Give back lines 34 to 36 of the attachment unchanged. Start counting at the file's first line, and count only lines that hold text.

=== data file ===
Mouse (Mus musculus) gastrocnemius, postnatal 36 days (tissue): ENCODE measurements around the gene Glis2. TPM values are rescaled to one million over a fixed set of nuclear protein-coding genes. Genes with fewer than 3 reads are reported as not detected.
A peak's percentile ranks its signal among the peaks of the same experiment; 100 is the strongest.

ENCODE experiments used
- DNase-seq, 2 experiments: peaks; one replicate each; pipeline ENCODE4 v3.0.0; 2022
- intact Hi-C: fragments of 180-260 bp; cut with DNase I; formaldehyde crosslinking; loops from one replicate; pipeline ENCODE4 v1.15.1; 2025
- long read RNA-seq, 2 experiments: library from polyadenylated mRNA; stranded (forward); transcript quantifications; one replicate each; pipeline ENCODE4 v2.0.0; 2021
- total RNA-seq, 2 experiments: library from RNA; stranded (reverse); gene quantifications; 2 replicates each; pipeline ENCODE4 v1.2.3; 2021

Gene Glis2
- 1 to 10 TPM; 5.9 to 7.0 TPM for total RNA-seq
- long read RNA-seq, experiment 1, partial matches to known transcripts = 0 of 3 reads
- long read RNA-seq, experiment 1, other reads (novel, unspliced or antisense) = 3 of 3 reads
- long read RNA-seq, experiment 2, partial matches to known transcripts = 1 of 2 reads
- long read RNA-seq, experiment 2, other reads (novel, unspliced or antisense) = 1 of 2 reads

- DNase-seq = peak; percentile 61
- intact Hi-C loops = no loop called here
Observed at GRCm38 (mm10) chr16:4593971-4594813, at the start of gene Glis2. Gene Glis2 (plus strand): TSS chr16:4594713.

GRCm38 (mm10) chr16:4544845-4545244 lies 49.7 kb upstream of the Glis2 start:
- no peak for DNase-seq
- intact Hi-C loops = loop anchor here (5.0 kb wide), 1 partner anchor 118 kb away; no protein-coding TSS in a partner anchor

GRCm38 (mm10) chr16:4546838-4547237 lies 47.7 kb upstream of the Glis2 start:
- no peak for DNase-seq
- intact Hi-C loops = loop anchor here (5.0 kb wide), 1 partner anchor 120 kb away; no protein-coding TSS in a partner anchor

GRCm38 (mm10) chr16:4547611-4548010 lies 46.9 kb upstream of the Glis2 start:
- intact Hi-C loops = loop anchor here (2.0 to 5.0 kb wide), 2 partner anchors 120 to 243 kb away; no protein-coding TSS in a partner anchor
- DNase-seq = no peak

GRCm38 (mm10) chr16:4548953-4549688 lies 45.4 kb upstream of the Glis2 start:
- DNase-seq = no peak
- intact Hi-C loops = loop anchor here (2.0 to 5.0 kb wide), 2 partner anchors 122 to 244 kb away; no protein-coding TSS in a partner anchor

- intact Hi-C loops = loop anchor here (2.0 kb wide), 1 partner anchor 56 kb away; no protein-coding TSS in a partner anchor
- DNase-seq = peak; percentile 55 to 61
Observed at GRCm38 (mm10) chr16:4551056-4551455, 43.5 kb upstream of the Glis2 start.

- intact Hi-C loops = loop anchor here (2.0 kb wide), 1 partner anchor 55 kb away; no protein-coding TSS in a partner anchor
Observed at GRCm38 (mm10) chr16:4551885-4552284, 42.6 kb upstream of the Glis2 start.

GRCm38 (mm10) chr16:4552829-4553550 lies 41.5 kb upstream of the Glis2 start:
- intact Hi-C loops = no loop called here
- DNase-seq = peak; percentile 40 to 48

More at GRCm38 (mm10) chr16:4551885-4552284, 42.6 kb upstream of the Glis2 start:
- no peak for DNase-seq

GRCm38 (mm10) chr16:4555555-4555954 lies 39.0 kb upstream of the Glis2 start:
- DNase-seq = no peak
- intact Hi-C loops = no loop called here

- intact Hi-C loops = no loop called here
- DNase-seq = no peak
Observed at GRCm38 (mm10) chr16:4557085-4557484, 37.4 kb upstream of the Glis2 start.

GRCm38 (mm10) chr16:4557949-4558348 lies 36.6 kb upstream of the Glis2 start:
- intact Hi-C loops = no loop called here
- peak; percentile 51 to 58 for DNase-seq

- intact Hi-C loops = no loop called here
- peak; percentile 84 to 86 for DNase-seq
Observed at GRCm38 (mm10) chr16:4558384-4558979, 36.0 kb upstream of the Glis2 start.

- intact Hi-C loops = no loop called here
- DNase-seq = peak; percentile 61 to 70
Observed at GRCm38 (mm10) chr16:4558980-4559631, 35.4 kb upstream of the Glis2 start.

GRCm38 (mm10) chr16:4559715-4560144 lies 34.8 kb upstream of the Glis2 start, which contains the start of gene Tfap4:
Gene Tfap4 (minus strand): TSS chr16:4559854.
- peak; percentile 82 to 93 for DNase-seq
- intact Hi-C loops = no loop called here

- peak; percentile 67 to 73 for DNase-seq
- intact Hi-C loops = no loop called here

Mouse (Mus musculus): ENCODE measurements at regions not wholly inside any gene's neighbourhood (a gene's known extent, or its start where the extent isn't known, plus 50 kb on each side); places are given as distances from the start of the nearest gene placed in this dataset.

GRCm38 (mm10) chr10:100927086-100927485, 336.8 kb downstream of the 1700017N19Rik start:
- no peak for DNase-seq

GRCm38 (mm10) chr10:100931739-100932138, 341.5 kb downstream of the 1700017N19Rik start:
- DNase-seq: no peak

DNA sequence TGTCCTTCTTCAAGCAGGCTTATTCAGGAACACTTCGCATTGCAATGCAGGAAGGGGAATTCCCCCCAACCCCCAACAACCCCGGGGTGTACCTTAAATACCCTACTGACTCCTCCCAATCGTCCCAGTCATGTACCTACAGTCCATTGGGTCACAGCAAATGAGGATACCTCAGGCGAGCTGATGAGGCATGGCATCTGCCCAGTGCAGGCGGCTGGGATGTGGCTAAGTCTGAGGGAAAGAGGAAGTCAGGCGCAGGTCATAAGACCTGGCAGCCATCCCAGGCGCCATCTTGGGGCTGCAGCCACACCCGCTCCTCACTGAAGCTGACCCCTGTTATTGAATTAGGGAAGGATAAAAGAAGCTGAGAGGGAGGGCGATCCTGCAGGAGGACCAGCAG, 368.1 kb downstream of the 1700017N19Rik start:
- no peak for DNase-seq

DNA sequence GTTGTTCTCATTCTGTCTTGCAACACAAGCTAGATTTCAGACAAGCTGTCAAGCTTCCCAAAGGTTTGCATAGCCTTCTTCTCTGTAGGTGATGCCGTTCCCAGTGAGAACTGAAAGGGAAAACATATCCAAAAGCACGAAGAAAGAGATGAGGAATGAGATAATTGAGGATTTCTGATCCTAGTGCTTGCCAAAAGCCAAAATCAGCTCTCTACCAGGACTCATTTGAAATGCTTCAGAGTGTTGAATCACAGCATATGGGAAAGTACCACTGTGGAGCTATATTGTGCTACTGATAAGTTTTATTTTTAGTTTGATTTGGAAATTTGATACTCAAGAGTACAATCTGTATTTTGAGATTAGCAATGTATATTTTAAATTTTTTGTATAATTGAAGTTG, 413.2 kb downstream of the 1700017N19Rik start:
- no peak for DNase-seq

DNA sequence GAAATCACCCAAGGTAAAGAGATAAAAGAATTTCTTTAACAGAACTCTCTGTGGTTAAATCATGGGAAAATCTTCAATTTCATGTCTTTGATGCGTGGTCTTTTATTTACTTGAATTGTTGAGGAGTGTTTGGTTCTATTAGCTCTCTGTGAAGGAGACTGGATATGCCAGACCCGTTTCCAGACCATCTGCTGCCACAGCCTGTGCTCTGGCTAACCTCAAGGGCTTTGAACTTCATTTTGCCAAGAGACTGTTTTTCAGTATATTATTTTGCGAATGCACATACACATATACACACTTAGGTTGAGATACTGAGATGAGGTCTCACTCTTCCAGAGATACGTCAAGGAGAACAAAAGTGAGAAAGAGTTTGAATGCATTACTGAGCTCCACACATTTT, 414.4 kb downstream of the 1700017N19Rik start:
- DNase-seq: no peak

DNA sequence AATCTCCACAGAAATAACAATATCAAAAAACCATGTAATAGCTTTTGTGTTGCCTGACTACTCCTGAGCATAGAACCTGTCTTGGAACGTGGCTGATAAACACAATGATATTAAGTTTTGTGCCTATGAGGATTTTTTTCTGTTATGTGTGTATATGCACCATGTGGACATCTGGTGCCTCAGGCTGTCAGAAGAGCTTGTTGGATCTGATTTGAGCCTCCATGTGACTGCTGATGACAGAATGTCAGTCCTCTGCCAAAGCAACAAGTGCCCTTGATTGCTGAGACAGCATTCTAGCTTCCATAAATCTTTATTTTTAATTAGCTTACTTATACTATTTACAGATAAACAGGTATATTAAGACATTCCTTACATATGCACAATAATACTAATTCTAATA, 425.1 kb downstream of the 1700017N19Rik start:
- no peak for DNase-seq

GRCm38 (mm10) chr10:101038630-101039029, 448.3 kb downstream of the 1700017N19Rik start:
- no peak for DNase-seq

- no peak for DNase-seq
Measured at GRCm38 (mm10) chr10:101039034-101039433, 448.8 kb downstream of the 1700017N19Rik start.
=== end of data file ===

GRCm38 (mm10) chr16:4552829-4553550 lies 41.5 kb upstream of the Glis2 start:
- intact Hi-C loops = no loop called here
- DNase-seq = peak; percentile 40 to 48